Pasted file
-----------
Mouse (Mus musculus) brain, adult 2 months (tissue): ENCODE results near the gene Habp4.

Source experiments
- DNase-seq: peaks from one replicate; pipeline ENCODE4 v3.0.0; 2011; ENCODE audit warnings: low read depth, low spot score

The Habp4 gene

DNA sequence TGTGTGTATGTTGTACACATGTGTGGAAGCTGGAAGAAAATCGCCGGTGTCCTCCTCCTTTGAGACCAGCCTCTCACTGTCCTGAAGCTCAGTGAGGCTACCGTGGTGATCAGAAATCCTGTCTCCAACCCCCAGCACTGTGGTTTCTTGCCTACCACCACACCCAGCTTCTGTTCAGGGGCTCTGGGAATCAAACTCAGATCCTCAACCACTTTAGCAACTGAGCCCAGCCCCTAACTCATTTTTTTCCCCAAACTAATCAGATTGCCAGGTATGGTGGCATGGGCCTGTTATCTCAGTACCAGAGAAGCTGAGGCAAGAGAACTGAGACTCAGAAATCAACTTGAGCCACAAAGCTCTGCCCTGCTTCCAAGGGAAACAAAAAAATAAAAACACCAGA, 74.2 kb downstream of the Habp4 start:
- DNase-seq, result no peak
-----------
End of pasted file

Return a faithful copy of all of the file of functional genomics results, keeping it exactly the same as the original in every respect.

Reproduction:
Mouse (Mus musculus) brain, adult 2 months (tissue): ENCODE results near the gene Habp4.

Source experiments
- DNase-seq: peaks from one replicate; pipeline ENCODE4 v3.0.0; 2011; ENCODE audit warnings: low read depth, low spot score

The Habp4 gene

DNA sequence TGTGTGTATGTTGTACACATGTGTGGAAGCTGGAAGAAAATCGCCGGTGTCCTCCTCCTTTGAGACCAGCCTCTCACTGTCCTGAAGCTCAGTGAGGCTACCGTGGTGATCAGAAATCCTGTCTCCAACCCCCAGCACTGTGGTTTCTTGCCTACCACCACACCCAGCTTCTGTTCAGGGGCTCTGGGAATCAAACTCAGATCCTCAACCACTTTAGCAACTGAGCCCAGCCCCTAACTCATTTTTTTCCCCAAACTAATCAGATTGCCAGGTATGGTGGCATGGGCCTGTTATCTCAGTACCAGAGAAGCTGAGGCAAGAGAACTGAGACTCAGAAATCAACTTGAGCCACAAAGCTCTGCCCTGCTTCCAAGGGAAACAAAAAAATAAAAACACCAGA, 74.2 kb downstream of the Habp4 start:
- DNase-seq, result no peak